Arch Pain Explained for Better Treatment Selection
The main reason why arch pain is such a common occurrence is that the arch is, in effect, your foot’s shock absorber. The arch, along with the underlying and supporting plantar fascia, takes the brunt of the force in weight bearing and shock absorption. And a contributing factor to the frequent occurrence of arch pain is the complexity of this mid-foot structure.
Your foot actually has two arches, the longitudinal arch and the transverse arch, composed of five irregularly shaped bones called tarsal bones. This assembly of bones maintains its shape because of the shape of the individual bones and the way they fit together – much the way a stone arch stands because the stones have been carefully shaped and precisely fitted together. Further supporting the arch are muscles and an underlying ligament called the planter fascia. Your arches are pretty complex, and there’s a lot that can go wrong in that array of interrelated parts and functions.
Arch pain can have one or more of several causes: trauma, sprained ligaments, strained muscles, bruises, poor foot alignment, overuse, joint tightness, arthritis, and stress fractures. Of these, plain old sprains and strains from hard and excessive use, stress fractures, and injury to the plantar fascia are the usual culprits for most people. And of these, an injured and inflamed plantar fascia, a condition called plantar fasciitis, is probably the most common.
Plantar fasciitis is usually the result of repetitive micro-trauma. When the plantar fascia – the bundle of ligaments connecting the heel to the toes and thus supporting the arch – is subjected to excessive loads or stress, it suffers micro-trauma from overstretching. Then, it becomes inflamed and loses some of its elasticity. And then, when you walk or run or jump, the plantar fascia is unable to stretch as it should, and pain is the result. Because the pain is the product of a too taut plantar fascia (and occasionally the related muscles), it is usually worse first thing in the morning or after long periods of rest. After some activity, though, things tend to “loosen up,” and the pain lessens.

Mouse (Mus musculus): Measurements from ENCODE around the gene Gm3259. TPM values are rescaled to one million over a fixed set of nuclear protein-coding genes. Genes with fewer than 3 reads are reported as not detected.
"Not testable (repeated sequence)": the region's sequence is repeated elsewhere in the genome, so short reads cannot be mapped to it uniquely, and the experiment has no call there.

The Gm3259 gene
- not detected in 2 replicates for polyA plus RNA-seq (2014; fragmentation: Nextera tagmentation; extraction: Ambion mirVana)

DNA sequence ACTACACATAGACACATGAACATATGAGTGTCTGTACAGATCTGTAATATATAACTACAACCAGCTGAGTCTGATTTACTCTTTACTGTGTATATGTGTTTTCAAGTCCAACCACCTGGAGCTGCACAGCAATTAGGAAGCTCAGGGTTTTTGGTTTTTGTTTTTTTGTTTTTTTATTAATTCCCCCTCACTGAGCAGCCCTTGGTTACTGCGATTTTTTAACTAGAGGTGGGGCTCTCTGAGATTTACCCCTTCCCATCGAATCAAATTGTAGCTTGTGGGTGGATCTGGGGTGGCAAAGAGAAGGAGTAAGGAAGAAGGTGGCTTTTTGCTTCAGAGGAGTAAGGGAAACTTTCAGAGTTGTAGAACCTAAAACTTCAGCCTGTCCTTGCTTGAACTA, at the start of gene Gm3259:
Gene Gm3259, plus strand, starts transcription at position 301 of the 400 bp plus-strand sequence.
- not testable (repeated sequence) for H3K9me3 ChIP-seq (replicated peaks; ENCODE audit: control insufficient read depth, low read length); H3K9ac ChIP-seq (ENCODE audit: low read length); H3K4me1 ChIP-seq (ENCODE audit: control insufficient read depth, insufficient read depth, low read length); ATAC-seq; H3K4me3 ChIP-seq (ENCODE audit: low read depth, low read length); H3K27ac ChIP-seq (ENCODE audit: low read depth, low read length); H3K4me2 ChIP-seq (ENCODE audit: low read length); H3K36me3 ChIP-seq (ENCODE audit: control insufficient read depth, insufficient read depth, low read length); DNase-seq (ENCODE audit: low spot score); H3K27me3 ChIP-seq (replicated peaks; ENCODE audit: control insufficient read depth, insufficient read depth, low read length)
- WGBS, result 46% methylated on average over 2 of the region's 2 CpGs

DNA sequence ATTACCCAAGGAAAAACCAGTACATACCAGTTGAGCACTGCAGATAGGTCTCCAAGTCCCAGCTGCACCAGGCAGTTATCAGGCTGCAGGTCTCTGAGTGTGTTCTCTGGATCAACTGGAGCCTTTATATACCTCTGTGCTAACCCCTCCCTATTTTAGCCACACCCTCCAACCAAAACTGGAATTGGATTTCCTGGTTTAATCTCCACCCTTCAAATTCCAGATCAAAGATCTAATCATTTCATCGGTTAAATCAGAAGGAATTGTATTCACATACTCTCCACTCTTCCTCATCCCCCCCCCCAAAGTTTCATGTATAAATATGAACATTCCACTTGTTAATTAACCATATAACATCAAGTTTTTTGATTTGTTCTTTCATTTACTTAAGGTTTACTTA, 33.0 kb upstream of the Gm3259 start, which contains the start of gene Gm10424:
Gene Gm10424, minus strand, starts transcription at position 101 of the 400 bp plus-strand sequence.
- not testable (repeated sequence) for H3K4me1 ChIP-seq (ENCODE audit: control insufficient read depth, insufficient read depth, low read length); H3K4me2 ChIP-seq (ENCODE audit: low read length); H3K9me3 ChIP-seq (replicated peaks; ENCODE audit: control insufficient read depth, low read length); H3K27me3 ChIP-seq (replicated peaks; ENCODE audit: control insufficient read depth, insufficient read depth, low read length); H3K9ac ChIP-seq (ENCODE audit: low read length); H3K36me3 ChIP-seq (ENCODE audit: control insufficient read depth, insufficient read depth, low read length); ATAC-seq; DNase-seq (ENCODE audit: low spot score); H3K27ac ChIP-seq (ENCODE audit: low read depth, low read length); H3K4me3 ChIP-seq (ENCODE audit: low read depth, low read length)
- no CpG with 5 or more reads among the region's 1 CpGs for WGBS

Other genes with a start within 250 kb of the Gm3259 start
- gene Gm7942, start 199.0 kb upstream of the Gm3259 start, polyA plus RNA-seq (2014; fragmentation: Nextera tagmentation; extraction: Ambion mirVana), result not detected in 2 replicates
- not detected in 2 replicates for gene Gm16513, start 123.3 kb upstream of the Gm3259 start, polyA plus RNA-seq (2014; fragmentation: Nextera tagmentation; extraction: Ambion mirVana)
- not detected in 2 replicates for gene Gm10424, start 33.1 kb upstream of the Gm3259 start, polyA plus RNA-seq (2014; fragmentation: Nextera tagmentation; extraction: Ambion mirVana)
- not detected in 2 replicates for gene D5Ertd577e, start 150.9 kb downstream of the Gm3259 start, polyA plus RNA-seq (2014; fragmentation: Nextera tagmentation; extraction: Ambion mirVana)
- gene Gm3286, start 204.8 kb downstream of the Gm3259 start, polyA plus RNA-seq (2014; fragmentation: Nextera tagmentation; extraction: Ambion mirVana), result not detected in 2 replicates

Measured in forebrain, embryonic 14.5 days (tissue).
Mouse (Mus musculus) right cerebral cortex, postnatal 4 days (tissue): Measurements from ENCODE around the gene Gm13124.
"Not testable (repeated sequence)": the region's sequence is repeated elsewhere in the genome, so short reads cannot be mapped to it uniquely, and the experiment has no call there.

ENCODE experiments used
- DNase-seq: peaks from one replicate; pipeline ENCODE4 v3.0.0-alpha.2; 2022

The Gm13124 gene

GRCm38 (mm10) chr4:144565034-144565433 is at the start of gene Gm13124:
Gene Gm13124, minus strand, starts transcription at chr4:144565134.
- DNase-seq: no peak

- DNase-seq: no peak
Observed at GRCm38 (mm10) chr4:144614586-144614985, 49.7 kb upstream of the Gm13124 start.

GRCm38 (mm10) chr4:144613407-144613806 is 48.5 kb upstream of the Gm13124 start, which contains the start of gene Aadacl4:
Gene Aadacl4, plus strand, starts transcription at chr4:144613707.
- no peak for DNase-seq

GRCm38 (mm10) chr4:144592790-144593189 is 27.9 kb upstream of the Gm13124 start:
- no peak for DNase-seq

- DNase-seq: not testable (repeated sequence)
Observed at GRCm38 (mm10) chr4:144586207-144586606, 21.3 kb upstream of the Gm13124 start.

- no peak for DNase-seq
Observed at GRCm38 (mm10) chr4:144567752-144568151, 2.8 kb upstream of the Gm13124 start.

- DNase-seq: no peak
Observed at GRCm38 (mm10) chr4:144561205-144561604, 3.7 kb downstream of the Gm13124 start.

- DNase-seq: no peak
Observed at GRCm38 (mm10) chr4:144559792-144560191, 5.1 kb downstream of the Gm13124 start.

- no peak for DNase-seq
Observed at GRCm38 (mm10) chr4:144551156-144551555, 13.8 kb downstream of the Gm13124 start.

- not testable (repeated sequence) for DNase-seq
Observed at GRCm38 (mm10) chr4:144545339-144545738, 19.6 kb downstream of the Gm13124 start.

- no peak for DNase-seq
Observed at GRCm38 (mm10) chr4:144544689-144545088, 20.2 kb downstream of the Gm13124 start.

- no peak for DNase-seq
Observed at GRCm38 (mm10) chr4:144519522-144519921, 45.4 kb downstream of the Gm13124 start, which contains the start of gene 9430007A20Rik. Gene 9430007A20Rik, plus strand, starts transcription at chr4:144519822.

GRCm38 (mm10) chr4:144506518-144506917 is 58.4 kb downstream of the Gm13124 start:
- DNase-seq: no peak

Arch pain that occurs as a result of plantar fasciitis or similar conditions can often be palliated be performing certain exercises. All variations of calf stretches are useful for stretching out the inflamed plantar fascia and the surrounding musculature, which should help with much of the pain when you walk. Also, exercises to strengthen surrounding muscles will aid in taking the load off the affected area and thus allowing healing to begin. Any exercise, even just walking, that flushes the area with blood, as long as it doesn’t exacerbate the condition causing the pain, will help promote healing.
The best initial treatment for the early onset of arch pain (usually a burning sensation in the arch) is the application of ice to reduce swelling and inflammation. Later, heat and anti-inflammatory gels, coupled with anti-inflammatory medications such as ibuprofen or acetaminophen, can be effective. In addition, rest and eliminating the activities that have contributed to the problem can be a big help. Massage and foot rollers also have their place in the treatment arsenal.
When arch pain is caused by hyper-pronation and plantar fasciitis, arch supports can do wonders for the pain. Just remember, though, that run-of-the-mill arch supports work by immobilizing the arch, and if used for long periods, can lead to weakening of the surrounding muscles. They should, therefore, be used only for relatively short periods until the pain subsides and healing begins.
There are, however, specially designed orthotic insoles on the market that prevent pronation and provide good arch support by working with your muscles to alleviate the pain and build the needed strength. These orthotic insoles/arch supports also stretch the Achilles tendon and calf muscles to take stress off the plantar fascia. Anyone suffering from arch pain would do well to consider these.
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